Info On Electricity Tariffs Readily Available Online

05 Apr 2013

Mr Cheang Peng Wah asked how electricity tariffs are set ("Shed more light on electricity tariff hikes," Tuesday).

He may not be aware that the process for reviewing the electricity tariff is well-publicised. Information on how the tariff is determined and its component costs is readily available on the Energy Market Authority (EMA) and Singapore Power websites. This has been the practice since 2010.

The electricity tariff has three main cost components. These are the costs of producing the electricity (which comprises both fuel and non-fuel costs), grid charges for delivering the electricity to consumers, and other miscellaneous charges such as billing and meter reading fees.

Since the electricity market was liberalised in April 2001, the EMA has applied both regulation and market competition to incentivise the industry to reduce costs and achieve higher efficiencies.

While inflation from 2001 to this year has exceeded 30 per cent cumulatively, grid charges have fallen by 14 per cent. In addition, electricity tariffs have increased by 34 per cent during that period, compared with a 220 per cent increase in fuel prices.

As fuel costs make up more than half of the tariff, a 220 per cent rise in fuel prices would translate into the tariff increasing by more than 100 per cent if there were no efficiency gains from regulation and market competition.

Going forward, the EMA will continue to enhance our regulatory framework to promote competition and productivity improvements, so that cost savings and efficiency gains can benefit all consumers in Singapore.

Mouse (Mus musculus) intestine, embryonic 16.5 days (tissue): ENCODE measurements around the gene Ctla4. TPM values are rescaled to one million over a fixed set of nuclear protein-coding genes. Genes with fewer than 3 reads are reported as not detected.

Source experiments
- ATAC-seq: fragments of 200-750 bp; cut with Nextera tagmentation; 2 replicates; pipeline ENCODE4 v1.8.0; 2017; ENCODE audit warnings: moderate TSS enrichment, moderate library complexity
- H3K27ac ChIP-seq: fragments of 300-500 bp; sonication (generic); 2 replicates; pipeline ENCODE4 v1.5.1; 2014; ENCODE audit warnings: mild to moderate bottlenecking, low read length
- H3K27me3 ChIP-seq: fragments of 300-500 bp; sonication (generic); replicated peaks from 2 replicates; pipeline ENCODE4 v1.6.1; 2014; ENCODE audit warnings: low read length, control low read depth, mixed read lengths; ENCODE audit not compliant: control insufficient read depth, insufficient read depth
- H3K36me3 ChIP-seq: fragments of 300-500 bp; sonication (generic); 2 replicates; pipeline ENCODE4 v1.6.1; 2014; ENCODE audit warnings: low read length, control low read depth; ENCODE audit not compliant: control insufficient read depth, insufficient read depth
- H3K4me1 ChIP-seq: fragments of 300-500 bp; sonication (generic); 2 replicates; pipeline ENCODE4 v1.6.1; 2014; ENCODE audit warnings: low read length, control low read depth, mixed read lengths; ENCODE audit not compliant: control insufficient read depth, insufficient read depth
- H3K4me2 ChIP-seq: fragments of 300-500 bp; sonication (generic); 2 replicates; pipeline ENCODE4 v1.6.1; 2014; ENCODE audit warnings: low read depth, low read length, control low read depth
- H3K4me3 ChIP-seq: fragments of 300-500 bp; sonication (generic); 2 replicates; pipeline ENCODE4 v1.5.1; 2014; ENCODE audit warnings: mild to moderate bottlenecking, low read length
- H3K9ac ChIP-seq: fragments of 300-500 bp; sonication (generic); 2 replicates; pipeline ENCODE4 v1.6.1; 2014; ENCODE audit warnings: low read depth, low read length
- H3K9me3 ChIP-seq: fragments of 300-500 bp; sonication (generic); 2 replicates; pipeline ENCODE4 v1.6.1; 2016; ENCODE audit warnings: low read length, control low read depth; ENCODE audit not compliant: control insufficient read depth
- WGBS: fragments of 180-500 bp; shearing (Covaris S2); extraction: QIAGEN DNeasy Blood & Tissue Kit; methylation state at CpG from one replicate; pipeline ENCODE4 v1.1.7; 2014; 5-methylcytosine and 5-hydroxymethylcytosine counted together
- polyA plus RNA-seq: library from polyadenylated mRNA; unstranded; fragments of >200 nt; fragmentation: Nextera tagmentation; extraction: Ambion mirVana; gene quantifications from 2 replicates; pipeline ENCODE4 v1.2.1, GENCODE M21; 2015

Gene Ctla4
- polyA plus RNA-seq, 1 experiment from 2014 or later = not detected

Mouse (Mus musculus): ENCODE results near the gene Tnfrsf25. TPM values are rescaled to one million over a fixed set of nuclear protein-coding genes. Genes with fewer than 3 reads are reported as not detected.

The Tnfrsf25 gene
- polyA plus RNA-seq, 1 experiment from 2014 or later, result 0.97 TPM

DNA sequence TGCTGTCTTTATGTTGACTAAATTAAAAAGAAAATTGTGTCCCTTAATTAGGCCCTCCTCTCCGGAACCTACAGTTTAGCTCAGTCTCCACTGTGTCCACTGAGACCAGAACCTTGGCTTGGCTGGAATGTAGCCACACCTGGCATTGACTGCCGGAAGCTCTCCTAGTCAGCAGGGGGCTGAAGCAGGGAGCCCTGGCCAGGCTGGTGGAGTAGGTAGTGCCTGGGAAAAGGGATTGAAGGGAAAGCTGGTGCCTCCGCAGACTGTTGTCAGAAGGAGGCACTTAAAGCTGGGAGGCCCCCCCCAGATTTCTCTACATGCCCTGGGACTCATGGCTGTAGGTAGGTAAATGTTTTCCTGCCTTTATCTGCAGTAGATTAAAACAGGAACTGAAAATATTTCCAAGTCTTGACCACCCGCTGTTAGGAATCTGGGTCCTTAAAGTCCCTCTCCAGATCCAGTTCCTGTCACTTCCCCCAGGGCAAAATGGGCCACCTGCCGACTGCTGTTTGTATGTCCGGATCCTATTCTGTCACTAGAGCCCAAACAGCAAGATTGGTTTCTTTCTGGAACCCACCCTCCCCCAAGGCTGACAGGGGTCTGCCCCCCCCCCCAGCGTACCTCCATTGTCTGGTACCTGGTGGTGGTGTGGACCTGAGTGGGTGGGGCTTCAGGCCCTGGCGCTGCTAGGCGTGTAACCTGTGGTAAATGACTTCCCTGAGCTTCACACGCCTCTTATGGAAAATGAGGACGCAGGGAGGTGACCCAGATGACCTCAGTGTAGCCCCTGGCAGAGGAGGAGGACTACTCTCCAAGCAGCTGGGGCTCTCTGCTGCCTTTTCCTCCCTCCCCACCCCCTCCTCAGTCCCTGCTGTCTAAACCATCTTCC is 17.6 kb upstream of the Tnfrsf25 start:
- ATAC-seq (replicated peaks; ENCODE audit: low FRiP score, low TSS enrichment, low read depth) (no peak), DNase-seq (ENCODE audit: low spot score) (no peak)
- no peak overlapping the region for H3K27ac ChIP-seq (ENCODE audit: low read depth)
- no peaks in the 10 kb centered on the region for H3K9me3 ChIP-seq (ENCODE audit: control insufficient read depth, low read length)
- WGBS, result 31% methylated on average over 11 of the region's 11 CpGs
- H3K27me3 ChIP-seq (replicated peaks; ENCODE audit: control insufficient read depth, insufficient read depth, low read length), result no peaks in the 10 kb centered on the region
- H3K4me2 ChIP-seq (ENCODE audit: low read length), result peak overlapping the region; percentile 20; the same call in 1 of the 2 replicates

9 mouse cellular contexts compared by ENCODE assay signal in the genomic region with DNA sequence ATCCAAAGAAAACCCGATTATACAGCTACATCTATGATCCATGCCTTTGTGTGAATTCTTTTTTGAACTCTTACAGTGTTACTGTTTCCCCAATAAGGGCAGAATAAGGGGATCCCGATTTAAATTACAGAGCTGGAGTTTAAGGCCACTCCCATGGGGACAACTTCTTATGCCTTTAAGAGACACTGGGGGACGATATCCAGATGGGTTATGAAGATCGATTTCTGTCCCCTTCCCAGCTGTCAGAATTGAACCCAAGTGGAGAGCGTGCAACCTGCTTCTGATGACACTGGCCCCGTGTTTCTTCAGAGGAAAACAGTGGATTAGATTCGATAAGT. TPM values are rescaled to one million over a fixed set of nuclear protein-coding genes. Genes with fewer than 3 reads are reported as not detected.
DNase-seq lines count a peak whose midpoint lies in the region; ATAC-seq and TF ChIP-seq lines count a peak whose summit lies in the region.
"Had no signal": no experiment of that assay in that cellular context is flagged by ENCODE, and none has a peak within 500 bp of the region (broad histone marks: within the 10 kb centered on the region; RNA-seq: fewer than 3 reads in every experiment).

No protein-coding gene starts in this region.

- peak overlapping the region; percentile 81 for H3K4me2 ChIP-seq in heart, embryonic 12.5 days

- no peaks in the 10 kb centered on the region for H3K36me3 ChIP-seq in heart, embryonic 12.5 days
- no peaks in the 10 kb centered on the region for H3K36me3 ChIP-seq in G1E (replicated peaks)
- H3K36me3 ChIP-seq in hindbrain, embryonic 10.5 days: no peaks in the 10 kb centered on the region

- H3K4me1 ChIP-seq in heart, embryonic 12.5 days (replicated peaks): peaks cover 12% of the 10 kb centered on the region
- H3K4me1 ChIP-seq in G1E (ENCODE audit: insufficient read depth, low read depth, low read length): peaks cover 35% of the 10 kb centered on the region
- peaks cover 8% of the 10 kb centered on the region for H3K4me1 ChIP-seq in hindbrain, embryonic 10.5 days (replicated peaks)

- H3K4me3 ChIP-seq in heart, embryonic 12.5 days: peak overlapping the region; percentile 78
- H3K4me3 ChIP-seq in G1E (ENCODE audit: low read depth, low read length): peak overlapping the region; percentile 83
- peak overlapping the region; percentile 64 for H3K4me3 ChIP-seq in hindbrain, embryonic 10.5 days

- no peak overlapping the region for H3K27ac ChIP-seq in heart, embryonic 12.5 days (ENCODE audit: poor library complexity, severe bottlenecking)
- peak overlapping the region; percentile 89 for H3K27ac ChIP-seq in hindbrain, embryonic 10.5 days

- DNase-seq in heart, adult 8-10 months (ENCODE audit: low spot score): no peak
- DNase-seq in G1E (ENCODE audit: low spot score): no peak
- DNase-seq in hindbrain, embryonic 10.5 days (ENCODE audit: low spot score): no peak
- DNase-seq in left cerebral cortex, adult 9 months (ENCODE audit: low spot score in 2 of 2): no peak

Juliana Chow (Ms)
Director, Corporate Communications
Energy Market Authority


Straits Times: Shed more light on electricity tariff hikes (2 Apr) 

SP Services announced that electricity tariffs will increase by an average of 1.5 per cent from this month for the next three months. It said the increase is due to rising fuel prices and additional infrastructure investments to meet increasing electricity demand and replace ageing assets. 

Electricity tariff adjustments affect all Singapore residents.

It is odd that bus, train or even taxi fare adjustments - which affect fewer people - are subjected to much closer scrutiny, with well-publicised guidelines and formulae, while the Energy Market Authority continues to approve SP Services' frequent tariff adjustments, which are opaque processes with undisclosed guidelines.

Equally important, I cannot understand why my utility bills ballooned to over $300 for my small three-member family, from just over $100, in no more than 20 years, even though our lifestyles and utility consumption patterns did not change much.

Cheang Peng Wah

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